|TIAB (Title and Abstract)|
Serum metabolomics analysis reveals changes in signaling lipids in breast cancer patients.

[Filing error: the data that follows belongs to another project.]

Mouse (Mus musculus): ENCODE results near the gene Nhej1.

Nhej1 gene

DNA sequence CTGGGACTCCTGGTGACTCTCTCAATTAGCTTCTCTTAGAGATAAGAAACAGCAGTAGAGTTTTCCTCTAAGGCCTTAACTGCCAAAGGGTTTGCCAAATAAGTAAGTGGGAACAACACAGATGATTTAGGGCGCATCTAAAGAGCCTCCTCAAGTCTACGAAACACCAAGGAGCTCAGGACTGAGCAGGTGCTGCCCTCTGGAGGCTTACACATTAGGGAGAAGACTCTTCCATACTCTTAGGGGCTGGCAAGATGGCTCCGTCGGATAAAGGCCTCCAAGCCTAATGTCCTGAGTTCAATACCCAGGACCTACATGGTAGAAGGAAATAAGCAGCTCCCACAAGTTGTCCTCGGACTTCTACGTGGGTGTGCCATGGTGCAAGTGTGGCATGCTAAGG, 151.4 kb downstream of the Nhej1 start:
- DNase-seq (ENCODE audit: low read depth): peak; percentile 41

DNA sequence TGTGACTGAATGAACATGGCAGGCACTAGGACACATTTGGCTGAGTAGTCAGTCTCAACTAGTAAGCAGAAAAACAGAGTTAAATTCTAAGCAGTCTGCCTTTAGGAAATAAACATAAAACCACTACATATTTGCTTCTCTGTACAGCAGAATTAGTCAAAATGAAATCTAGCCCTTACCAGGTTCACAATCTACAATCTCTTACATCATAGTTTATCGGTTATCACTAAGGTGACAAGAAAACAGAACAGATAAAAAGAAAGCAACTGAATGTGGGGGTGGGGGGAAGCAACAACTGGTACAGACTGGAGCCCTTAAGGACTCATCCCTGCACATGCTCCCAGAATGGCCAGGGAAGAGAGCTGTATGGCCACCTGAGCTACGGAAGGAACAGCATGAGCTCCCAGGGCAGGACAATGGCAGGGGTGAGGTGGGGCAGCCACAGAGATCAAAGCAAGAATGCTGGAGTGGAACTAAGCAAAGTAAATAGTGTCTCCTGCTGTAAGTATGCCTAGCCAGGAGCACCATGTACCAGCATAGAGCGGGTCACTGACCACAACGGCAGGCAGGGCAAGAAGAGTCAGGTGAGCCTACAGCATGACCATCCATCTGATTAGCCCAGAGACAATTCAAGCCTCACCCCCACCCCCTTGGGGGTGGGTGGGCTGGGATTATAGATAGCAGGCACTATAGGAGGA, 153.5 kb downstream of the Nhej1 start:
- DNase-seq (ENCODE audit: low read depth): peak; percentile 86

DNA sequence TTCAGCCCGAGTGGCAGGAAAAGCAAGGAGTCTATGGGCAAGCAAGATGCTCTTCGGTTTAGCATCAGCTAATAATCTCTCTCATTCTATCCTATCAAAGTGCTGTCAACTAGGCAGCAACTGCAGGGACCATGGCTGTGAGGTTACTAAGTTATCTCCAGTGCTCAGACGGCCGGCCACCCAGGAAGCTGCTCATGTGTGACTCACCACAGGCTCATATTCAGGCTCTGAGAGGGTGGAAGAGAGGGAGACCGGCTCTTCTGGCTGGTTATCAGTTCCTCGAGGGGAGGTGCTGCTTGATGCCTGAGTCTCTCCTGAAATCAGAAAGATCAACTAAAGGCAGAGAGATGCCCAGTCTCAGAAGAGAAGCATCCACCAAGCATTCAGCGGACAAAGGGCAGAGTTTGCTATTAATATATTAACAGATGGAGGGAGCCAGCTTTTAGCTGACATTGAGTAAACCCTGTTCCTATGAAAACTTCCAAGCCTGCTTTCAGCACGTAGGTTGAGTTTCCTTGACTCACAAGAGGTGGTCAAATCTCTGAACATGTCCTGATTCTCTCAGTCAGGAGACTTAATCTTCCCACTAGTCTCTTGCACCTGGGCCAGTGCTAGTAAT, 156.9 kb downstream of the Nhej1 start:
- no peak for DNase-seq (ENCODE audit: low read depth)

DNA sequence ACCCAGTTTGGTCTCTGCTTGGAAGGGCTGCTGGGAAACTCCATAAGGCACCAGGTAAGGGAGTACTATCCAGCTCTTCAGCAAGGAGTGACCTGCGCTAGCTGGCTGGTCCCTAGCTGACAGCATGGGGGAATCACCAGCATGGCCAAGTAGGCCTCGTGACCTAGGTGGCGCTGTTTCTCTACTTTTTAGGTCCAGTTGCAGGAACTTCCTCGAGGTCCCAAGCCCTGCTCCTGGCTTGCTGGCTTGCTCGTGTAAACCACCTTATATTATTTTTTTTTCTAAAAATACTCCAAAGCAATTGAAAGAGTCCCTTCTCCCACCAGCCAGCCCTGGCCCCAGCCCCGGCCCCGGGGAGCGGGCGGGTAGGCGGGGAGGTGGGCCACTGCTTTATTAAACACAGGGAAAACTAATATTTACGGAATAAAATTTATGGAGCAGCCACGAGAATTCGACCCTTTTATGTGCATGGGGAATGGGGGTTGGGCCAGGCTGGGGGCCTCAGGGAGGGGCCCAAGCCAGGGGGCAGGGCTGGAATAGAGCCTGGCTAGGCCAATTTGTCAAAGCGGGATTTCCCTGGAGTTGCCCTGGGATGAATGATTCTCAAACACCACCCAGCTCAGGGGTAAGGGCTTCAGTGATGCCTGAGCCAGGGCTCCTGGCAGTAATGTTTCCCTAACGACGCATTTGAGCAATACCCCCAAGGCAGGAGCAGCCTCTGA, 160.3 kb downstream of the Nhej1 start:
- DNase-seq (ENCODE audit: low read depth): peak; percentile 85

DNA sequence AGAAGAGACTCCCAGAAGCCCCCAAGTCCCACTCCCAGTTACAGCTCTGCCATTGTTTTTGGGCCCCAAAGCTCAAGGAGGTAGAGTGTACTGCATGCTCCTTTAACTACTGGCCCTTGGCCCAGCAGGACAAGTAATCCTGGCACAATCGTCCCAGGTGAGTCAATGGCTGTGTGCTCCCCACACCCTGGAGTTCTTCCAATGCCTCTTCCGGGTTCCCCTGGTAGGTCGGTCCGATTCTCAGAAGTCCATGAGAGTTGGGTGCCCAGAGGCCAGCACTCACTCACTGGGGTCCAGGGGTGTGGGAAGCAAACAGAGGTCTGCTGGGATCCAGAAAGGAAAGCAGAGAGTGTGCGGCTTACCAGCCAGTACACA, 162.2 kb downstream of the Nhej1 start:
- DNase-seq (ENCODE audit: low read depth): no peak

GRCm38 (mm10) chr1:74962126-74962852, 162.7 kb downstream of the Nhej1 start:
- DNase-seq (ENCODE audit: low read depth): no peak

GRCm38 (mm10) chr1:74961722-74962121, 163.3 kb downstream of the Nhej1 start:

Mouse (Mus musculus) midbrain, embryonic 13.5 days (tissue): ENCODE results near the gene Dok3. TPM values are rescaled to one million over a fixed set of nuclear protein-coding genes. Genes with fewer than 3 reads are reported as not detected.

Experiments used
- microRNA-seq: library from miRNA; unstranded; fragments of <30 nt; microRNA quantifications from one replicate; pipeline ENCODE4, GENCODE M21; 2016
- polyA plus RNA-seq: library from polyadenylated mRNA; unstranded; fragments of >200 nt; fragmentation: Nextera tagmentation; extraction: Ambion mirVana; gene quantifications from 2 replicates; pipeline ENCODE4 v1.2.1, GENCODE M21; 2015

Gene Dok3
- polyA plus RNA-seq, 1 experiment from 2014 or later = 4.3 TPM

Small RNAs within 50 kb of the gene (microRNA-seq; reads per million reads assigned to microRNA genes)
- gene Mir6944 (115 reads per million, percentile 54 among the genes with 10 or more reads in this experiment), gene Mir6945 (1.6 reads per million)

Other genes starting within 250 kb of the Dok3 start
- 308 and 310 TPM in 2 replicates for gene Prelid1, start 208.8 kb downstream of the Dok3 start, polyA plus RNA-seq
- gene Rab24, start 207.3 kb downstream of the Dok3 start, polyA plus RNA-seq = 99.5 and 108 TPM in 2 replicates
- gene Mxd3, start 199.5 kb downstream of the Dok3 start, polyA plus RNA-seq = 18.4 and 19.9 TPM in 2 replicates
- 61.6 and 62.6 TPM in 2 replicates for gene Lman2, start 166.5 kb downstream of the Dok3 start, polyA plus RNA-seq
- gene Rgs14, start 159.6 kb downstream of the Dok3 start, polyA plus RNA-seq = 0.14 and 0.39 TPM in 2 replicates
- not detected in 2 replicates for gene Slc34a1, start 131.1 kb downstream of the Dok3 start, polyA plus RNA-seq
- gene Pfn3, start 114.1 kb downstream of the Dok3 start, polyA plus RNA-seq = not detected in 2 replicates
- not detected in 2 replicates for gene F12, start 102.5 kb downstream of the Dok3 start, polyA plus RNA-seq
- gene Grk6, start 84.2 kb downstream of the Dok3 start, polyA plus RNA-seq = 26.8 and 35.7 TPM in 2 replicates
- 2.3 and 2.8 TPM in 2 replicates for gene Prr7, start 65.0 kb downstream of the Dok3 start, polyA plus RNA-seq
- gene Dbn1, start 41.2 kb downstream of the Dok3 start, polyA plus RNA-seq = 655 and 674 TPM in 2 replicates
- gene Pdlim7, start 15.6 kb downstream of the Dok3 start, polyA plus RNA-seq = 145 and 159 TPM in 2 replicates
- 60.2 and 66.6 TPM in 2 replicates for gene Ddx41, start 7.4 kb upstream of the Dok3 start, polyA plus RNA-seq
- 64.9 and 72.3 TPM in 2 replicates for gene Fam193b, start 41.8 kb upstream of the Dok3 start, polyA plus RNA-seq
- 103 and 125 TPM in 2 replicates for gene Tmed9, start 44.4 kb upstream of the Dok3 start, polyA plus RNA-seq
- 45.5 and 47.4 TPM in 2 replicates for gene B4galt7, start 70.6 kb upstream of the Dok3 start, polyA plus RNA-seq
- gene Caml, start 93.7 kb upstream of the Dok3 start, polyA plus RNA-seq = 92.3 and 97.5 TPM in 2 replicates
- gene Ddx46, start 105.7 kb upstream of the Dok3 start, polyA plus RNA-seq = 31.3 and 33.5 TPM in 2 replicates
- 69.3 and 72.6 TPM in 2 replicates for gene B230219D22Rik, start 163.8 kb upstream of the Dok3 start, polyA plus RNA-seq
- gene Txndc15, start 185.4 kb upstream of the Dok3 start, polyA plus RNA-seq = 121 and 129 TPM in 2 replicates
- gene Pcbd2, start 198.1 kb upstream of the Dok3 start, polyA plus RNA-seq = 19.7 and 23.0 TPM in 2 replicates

Breast cancer is the most commonly diagnosed cancer and one of the leading causes of cancer death among women worldwide. It is a biologically variable disease with different molecular subtypes, risk factors, clinical behaviors and responses to treatment. Better understanding of the molecular changes associated with each subtype is essential for identifying new therapeutic targets and markers for the monitoring of treatment responses. In this pilot study, mass spectrometry-based metabolic profiling was performed to characterize the changes in serum profiles of patients with invasive ductal carcinoma (IDC) - the most common type of breast cancer. Serum samples from 20 IDC patients and 20 age- and gender-matched healthy subjects were analyzed and 15 differentially expressed metabolites were identified. These metabolites are involved in several metabolic pathways such as sphingolipid metabolism, phospholipid metabolism and fatty acid β-oxidation. Among these, two classes of signaling lipids, lysophosphatidylethanolamine and ceramide, may play an important role in IDC development and progression. This study demonstrates metabolic profiling as a promising tool for finding disease biomarkers and our findings provide new directions for further mechanistic studies on the pathology of IDC. Copyright © 2015 John Wiley & Sons, Ltd.
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